Tailor Your Bachelor’s in Family and Consumer Science
A degree in Family and Consumer Sciences will give you a comprehensive body of knowledge to help people make informed decisions about their well-being and relationships. You’ll develop the research skills necessary to develop and share resources to achieve optimal quality of life.
Today’s Family and Consumer Sciences profession is about making a difference in the lives of others. Ours is an interdepartmental program with an interdisciplinary study that includes the following subjects:
- Family and Consumer Sciences
- Human Development and Family Studies
- Food Science and Human Nutrition
- Health and wellness
- Personal finance
- Design and Merchandising
Learn more about what it’s like to be a Family and Consumer Sciences student.
B.S. in Family and Consumer Science Learn More
Wondering if Family and Consumer Sciences is the right degree program for you?
Read this post by current student, Victoria, to learn why she chose to major in Family and Consumer Sciences.
Check out this recorded Choose CSU info webinar for more information about the program:
One Degree - Two Options
You can choose from two concentrations to tailor your degree to your interests and career goals.
A Good Fit for You
Family and Consumer Sciences students are:
More about Family and Consumer Sciences
Family and Consumer Sciences is rooted in the first discipline and degree programs developed for young women at Land Grant Universities.
Formerly known by names like Domestic Sciences, Domestic Economy, Human Ecology, Human Environmental Sciences and Home Economics, and Family and Consumer Sciences is much more than what these names imply. It’s a discipline and profession that focuses on an integrative approach to the relationships among individuals, families, and communities as well as the environments in which they function.
This is an undergraduate or post-bachelor degree program and is available on-campus only.
How do I become licensed to teach Family and Consumer Sciences?
Depending on your current situation, there are four routes to becoming a licensed Family and Consumer Sciences teacher:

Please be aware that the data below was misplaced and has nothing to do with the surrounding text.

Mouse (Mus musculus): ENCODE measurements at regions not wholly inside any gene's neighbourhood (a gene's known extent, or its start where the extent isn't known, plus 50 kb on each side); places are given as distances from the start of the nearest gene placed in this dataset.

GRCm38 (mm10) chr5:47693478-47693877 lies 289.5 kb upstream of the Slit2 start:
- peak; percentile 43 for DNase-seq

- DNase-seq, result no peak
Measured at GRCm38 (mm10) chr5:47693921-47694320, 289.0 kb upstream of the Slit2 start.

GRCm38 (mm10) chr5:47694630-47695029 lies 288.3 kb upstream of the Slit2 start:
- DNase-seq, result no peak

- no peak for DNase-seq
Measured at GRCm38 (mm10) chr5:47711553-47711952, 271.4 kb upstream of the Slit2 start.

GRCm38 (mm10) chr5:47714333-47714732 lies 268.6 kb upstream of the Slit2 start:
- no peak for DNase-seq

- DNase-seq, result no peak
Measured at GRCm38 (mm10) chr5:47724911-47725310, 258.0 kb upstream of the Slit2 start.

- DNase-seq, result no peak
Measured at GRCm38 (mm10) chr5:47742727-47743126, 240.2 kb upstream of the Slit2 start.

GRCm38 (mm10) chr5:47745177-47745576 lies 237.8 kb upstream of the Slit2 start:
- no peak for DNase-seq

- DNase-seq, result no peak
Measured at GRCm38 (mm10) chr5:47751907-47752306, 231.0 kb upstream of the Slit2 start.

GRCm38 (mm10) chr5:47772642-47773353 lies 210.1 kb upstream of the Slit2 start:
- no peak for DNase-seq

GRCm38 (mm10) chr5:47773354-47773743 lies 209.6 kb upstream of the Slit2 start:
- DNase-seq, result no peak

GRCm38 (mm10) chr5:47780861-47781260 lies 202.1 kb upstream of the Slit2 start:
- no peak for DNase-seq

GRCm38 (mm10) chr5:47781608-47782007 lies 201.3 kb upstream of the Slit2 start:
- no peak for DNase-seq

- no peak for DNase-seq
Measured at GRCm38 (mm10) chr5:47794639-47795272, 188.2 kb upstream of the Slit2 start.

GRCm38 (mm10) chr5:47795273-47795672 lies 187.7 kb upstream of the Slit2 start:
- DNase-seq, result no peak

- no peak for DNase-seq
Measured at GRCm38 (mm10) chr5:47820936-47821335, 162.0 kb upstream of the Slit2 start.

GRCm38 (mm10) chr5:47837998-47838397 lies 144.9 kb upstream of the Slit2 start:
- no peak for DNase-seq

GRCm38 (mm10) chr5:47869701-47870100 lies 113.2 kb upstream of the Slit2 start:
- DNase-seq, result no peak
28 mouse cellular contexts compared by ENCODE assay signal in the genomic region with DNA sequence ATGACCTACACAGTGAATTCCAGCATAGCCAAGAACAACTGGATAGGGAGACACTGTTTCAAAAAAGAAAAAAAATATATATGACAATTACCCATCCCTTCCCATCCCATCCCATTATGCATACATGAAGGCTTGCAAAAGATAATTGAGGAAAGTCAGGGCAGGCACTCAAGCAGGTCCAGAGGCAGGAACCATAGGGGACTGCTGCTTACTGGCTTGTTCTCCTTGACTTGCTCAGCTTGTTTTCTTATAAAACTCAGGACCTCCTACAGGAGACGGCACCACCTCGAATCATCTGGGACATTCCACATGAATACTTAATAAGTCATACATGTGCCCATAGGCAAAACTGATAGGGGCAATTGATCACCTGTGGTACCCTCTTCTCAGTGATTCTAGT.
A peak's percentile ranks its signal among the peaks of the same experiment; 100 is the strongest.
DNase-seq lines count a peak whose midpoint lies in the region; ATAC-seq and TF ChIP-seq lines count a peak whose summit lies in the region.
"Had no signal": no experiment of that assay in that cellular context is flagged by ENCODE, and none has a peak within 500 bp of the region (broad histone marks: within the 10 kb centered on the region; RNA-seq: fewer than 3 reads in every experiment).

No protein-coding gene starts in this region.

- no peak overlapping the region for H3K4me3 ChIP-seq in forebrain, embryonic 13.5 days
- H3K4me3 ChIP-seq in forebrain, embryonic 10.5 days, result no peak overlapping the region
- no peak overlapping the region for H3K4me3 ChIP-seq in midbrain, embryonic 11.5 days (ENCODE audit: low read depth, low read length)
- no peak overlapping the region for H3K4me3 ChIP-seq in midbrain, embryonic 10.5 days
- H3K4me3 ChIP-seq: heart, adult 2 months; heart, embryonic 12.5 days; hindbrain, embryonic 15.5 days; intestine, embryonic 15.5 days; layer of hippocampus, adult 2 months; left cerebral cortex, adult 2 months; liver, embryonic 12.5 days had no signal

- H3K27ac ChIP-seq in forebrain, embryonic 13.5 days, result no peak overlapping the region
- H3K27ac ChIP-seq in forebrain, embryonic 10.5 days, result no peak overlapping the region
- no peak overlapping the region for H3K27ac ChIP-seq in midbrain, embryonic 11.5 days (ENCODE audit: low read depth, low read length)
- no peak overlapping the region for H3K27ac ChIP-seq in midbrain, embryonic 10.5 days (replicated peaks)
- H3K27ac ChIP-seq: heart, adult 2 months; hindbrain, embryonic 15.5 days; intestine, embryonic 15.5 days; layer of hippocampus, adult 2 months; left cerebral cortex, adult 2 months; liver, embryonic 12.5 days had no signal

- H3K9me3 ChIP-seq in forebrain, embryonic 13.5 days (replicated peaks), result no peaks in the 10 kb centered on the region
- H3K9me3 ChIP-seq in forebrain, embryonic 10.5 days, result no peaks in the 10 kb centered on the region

- If you have a high school diploma or community college credits, you can begin the undergraduate program with the teacher licensure component.
- If you have a bachelor’s degree and want to become licensed to teach Family and Consumer Sciences, you can apply for the post-bachelor Family and Consumer Sciences licensure program.
- If you have a bachelor’s degree and want to become licensed while also earning a master’s degree, you can apply for the Master of Education degree with a teacher licensure component.
- If you are licensed in another subject matter area and want to add the endorsement in Family and Consumer Sciences, you can explore the option of adding an additional endorsement/pathway in Family and Consumer Sciences Education.
How do I pursue the post-bachelor option?
Post-bachelor candidates applying for admission must have completed a bachelor’s degree at an accredited institution, and must submit an application for admission to the University through the Center for Educator Preparation, as well as additional application materials, for consideration of admission to the licensure program.
Requirements and additional information may be found on the center’s post-bachelor’s teacher licensure page.
How do I learn more about a master's degree and teacher licensure?
The best way to determine if a master’s degree is the right option for you is to contact program chair Dawn Mallette. Dr. Mallette will complete a transcript evaluation/checklist comparison to determine how many courses or credits you’d need to meet the qualifications for Family and Consumer Sciences licensure.
Official approval for course substitutions may be provided by Dr. Mallette and the Center for Educator Preparation advisers.
How do I get an additional endorsement?
Students who are licensed to teach in another subject matter area and are seeking an additional endorsement in Family and Consumer Sciences Education should contact Dr. Mallette for more information.
In Colorado, the Department of Education and the Colorado Community College System have the ultimate decision regarding what courses will meet the requirements for the additional endorsement, but Dr. Mallette can provide guidance in selecting coursework that would likely fulfill the requirements.